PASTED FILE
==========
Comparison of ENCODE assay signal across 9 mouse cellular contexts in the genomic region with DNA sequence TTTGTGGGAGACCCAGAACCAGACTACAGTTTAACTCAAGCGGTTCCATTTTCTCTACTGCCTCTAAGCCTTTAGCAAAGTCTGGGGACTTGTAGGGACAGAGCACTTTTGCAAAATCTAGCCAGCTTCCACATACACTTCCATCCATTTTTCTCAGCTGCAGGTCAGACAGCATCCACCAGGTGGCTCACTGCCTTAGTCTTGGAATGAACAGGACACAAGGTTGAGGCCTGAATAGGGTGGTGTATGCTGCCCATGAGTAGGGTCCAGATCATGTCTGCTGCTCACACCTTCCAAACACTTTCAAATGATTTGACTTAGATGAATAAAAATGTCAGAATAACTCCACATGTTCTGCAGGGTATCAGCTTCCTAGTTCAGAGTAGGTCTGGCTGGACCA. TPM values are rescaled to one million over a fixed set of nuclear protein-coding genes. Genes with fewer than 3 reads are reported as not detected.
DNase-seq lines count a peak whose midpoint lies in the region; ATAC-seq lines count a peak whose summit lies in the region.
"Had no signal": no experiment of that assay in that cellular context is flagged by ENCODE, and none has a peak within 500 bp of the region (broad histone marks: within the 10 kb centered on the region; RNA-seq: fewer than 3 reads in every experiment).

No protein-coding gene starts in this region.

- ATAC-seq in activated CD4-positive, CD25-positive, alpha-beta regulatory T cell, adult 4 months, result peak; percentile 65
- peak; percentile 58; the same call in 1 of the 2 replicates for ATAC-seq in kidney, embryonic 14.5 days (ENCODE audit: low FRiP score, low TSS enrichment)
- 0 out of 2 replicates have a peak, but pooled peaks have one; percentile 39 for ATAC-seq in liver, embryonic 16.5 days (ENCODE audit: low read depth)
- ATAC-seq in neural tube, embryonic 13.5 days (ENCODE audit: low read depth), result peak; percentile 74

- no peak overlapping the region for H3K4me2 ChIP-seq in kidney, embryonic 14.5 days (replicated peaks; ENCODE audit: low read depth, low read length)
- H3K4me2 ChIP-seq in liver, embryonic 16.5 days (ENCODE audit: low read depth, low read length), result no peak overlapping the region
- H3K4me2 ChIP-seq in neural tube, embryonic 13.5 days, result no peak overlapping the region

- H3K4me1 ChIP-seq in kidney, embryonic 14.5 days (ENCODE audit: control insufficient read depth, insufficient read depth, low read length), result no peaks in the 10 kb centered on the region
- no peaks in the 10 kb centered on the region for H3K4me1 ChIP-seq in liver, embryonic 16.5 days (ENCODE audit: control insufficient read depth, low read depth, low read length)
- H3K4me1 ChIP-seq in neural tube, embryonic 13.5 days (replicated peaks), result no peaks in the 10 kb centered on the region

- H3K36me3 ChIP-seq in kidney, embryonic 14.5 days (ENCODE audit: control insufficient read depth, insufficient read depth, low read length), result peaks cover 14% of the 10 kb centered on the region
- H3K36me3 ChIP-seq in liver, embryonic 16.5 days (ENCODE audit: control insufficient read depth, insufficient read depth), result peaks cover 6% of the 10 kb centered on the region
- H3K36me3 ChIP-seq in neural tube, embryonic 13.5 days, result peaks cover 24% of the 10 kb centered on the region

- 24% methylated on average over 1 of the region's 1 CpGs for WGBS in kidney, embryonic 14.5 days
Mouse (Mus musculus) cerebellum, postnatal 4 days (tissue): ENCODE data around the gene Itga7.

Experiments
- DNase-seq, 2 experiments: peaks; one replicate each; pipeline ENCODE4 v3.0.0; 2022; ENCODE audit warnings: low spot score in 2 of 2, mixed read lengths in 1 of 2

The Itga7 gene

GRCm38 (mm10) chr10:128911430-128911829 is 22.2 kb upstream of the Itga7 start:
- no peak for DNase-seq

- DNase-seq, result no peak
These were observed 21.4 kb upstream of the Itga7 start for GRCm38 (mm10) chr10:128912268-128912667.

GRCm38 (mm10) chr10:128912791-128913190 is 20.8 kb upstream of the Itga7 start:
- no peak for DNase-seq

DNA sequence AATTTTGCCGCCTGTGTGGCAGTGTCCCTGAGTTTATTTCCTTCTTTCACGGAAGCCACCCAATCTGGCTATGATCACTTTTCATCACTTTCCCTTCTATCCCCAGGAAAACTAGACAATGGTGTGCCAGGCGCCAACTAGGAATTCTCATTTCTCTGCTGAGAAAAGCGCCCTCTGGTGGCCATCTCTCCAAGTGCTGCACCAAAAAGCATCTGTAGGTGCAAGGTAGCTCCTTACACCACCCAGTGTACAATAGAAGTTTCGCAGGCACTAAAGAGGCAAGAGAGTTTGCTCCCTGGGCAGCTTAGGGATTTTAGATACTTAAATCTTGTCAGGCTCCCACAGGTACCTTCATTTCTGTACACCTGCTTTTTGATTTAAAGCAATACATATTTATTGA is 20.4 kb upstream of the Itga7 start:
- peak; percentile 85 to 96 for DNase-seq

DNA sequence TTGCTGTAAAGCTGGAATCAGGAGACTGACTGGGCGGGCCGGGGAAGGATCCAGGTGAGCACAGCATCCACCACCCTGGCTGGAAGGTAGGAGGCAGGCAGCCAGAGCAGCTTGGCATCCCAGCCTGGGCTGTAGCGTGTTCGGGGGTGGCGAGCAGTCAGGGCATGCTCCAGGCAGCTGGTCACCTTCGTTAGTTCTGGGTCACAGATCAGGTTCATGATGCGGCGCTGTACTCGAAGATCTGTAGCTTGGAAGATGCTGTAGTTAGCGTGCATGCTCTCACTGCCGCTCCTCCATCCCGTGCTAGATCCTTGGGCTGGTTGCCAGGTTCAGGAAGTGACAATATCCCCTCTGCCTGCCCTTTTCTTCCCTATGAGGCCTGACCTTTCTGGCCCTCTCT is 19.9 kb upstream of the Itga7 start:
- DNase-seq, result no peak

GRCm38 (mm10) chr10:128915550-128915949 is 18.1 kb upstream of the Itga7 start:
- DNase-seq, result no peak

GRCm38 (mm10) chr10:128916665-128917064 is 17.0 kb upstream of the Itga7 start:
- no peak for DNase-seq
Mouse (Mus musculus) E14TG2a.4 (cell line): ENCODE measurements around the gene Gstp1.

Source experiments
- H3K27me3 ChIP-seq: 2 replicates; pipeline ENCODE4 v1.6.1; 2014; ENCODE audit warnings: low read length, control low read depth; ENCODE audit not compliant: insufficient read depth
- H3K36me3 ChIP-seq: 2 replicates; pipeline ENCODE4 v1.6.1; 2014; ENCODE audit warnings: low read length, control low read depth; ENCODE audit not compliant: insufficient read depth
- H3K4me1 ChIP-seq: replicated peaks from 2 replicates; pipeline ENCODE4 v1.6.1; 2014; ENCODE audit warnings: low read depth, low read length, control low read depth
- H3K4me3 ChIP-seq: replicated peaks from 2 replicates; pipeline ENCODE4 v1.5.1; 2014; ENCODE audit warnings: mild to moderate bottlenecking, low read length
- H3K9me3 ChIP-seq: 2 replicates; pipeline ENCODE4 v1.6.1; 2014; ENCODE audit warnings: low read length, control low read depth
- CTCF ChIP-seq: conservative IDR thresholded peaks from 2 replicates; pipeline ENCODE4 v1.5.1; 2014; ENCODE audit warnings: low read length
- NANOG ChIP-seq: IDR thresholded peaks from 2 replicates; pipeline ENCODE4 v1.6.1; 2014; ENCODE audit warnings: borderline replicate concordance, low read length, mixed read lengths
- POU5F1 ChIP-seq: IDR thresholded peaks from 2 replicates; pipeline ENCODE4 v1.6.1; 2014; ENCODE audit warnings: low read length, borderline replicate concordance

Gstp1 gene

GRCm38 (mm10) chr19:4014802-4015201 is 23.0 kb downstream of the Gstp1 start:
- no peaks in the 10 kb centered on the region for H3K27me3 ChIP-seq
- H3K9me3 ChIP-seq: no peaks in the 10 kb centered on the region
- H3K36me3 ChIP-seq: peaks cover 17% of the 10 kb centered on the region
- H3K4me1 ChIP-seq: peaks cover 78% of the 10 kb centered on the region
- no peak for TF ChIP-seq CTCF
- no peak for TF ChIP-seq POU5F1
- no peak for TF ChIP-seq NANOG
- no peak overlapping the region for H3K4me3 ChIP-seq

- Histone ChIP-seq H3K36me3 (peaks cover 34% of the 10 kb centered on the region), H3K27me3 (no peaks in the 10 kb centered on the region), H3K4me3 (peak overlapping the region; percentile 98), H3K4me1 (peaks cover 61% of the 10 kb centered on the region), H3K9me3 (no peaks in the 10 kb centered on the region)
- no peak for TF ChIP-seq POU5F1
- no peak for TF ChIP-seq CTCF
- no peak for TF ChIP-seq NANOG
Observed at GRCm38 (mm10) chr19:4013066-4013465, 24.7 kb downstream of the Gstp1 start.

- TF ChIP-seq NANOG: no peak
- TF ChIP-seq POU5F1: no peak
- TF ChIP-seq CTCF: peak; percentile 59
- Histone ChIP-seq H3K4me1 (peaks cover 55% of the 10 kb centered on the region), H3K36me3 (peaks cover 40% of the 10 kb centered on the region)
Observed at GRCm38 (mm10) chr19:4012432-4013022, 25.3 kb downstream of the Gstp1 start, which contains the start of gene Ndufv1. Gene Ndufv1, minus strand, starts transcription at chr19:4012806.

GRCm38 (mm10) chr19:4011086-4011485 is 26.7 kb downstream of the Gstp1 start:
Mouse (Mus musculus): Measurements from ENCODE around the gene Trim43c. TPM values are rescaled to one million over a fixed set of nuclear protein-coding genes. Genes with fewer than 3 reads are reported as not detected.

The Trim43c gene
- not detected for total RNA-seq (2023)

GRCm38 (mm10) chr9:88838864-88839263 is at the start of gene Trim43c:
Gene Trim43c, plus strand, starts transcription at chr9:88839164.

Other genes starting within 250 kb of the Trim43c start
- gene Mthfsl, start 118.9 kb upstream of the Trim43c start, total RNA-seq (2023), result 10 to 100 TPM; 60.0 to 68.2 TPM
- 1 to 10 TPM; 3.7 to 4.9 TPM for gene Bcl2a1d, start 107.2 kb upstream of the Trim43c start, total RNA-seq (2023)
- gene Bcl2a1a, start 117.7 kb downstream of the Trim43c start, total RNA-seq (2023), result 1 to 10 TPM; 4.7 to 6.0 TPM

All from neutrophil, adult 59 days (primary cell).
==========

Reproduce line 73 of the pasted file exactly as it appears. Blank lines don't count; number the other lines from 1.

Other genes starting within 250 kb of the Trim43c start